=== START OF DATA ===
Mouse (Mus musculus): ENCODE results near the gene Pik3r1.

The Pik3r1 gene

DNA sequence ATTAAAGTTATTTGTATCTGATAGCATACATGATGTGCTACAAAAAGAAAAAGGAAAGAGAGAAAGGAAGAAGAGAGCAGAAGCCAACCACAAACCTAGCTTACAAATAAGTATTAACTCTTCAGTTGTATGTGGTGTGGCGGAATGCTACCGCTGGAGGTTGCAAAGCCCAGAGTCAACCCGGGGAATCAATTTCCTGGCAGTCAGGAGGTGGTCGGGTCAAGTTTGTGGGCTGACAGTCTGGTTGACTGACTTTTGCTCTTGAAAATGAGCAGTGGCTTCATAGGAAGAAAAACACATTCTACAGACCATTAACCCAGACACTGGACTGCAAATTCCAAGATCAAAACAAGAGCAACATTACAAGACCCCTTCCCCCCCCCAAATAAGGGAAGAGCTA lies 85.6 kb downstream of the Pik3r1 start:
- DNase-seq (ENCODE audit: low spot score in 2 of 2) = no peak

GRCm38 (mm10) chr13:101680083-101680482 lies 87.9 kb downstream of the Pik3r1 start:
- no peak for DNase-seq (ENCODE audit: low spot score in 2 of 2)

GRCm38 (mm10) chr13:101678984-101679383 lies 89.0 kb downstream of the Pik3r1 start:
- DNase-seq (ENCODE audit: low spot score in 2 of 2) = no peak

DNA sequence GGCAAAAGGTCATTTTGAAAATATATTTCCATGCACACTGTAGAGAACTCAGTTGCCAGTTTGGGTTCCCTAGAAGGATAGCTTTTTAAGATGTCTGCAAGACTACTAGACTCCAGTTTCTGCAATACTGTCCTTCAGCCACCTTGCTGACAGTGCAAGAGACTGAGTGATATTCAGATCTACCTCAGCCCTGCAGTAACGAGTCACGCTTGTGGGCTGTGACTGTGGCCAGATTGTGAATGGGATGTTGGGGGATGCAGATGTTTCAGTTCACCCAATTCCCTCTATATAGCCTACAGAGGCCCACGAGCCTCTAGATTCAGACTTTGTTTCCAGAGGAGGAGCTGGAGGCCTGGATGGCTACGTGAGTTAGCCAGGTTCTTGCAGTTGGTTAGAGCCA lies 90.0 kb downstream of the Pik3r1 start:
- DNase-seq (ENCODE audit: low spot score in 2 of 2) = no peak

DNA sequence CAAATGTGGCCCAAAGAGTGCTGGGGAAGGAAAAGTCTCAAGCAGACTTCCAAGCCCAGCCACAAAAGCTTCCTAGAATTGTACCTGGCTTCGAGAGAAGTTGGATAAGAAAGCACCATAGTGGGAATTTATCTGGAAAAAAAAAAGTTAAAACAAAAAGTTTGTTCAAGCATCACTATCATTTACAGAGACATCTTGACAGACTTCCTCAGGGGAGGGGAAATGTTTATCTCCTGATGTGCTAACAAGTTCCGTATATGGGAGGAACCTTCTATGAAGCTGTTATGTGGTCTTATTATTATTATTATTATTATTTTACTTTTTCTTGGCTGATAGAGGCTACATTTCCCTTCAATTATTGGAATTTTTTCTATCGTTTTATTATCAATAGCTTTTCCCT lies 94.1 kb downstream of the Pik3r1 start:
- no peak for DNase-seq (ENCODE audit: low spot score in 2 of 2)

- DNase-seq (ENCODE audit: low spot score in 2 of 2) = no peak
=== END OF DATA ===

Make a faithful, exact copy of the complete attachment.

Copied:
Mouse (Mus musculus): ENCODE results near the gene Pik3r1.

The Pik3r1 gene

DNA sequence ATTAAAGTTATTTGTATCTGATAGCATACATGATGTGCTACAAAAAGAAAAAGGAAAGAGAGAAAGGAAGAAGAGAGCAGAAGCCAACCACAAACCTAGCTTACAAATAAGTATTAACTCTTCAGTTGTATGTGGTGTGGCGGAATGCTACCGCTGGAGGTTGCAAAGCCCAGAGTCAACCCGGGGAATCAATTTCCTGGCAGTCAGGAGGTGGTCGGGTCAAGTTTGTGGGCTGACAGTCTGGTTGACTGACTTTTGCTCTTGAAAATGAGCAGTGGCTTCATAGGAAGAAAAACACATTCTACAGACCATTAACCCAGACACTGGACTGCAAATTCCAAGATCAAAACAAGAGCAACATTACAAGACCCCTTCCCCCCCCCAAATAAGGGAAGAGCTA lies 85.6 kb downstream of the Pik3r1 start:
- DNase-seq (ENCODE audit: low spot score in 2 of 2) = no peak

GRCm38 (mm10) chr13:101680083-101680482 lies 87.9 kb downstream of the Pik3r1 start:
- no peak for DNase-seq (ENCODE audit: low spot score in 2 of 2)

GRCm38 (mm10) chr13:101678984-101679383 lies 89.0 kb downstream of the Pik3r1 start:
- DNase-seq (ENCODE audit: low spot score in 2 of 2) = no peak

DNA sequence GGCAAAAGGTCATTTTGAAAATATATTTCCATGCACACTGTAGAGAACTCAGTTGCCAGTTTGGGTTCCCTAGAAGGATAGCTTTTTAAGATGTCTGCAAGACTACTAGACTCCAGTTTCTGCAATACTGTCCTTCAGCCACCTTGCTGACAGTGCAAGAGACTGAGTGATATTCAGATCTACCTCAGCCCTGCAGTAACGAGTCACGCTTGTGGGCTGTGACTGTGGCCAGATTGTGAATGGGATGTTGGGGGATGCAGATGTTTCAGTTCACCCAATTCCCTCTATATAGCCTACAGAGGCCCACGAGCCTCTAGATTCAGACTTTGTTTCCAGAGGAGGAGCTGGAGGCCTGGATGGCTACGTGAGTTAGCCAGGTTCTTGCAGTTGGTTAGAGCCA lies 90.0 kb downstream of the Pik3r1 start:
- DNase-seq (ENCODE audit: low spot score in 2 of 2) = no peak

DNA sequence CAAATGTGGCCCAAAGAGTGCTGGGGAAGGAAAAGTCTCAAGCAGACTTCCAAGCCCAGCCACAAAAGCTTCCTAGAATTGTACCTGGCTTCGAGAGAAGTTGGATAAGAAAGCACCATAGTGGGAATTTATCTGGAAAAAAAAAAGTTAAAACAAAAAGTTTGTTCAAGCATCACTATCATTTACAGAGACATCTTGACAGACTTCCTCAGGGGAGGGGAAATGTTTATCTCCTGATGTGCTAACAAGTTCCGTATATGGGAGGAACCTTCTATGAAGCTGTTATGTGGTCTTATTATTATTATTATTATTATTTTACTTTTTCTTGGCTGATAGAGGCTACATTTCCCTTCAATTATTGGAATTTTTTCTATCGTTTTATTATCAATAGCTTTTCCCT lies 94.1 kb downstream of the Pik3r1 start:
- no peak for DNase-seq (ENCODE audit: low spot score in 2 of 2)

- DNase-seq (ENCODE audit: low spot score in 2 of 2) = no peak